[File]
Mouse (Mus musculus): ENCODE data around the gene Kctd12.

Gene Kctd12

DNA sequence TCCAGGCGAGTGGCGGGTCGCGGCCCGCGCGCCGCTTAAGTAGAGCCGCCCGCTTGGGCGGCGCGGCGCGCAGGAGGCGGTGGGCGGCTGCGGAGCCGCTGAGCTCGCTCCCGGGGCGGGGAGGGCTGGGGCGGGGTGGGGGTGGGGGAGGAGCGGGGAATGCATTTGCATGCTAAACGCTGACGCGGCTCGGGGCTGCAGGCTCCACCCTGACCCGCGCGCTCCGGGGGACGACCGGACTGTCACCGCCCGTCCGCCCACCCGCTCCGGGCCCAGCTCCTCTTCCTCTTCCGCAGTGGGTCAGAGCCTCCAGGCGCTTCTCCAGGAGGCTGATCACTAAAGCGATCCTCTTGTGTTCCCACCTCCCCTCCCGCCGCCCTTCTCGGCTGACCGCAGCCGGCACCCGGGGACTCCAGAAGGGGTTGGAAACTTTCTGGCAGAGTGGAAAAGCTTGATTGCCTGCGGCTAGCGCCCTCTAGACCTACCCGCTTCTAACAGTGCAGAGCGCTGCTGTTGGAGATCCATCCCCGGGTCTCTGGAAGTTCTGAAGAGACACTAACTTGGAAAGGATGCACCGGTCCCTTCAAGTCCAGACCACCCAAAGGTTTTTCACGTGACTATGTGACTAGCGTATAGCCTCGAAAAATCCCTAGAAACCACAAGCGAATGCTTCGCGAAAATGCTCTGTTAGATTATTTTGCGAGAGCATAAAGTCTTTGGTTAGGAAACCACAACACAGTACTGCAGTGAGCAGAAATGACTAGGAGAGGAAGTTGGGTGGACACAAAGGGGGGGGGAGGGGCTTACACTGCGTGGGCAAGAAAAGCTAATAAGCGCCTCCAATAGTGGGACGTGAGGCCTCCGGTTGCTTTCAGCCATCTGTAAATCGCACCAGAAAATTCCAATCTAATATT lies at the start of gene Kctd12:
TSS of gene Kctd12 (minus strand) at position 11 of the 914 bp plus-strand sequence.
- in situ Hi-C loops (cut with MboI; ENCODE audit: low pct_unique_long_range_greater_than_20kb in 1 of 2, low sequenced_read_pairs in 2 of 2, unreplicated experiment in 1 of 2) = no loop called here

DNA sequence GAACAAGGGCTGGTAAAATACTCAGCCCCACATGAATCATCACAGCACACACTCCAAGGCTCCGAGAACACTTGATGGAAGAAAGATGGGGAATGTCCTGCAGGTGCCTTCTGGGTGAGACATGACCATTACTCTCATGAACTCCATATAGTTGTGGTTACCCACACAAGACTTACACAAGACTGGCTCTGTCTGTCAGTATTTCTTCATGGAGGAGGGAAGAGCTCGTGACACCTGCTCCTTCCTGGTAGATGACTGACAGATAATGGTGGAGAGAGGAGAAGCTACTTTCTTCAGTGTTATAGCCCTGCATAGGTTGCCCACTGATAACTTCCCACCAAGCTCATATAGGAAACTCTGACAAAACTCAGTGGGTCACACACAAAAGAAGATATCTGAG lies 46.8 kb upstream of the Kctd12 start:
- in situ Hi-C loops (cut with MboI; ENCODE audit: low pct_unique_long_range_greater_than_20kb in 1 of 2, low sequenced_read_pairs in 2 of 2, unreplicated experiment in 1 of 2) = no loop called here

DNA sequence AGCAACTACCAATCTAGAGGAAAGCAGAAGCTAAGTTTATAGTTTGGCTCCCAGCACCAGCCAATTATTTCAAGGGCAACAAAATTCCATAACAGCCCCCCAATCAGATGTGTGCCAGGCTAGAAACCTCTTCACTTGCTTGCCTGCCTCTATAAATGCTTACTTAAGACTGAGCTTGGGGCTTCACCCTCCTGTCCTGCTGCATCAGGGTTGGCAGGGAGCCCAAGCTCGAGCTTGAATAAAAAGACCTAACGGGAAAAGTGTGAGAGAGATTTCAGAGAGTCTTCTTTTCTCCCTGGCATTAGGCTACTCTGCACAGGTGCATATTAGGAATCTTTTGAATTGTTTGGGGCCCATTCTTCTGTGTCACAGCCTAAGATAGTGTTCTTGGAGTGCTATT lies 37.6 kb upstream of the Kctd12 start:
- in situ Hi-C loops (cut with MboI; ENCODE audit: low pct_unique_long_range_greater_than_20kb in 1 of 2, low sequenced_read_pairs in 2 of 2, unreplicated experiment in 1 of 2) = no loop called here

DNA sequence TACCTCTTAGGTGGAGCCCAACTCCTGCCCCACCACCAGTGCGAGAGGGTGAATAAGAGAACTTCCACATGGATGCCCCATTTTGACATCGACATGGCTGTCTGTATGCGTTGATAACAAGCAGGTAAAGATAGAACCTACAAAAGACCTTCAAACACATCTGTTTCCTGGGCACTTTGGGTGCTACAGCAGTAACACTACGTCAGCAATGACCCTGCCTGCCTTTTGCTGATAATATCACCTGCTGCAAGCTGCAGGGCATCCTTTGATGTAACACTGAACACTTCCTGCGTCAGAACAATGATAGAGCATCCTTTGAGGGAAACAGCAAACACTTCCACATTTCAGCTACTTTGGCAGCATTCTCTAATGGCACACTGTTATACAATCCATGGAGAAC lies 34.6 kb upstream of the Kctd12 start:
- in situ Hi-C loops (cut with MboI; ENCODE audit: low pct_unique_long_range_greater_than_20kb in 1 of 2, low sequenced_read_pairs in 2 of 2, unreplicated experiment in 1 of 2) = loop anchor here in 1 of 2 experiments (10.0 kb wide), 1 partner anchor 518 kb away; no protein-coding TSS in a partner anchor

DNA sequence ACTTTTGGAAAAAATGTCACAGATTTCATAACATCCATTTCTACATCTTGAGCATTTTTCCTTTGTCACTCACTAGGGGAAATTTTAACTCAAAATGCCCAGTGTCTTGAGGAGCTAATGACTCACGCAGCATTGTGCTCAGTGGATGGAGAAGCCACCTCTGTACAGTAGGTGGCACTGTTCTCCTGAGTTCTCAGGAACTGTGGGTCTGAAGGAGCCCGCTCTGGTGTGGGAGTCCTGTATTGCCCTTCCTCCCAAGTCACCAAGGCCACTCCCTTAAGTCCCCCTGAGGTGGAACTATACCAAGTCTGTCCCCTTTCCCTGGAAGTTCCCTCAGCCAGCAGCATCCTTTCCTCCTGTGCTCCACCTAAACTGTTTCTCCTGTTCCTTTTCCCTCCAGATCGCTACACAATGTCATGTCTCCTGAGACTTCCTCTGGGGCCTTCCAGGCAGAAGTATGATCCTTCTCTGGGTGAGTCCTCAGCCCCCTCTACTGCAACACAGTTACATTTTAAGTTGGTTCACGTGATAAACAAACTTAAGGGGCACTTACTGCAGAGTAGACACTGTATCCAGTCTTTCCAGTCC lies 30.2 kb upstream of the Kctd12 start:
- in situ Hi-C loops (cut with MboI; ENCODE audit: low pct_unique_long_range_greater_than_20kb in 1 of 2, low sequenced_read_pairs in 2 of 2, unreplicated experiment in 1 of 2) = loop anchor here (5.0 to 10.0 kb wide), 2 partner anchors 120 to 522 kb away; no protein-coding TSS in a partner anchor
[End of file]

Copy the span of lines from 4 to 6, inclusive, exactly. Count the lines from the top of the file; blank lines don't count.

TSS of gene Kctd12 (minus strand) at position 11 of the 914 bp plus-strand sequence.
- in situ Hi-C loops (cut with MboI; ENCODE audit: low pct_unique_long_range_greater_than_20kb in 1 of 2, low sequenced_read_pairs in 2 of 2, unreplicated experiment in 1 of 2) = no loop called here

DNA sequence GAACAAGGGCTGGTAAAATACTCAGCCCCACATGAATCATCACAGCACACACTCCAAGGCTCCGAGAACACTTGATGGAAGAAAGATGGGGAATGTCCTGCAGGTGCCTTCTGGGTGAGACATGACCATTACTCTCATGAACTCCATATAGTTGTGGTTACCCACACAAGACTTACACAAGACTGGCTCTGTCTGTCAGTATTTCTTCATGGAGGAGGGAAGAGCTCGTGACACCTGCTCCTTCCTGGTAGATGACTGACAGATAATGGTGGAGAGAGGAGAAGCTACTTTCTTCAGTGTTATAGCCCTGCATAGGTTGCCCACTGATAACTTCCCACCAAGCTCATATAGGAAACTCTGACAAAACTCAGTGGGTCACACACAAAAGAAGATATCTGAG lies 46.8 kb upstream of the Kctd12 start: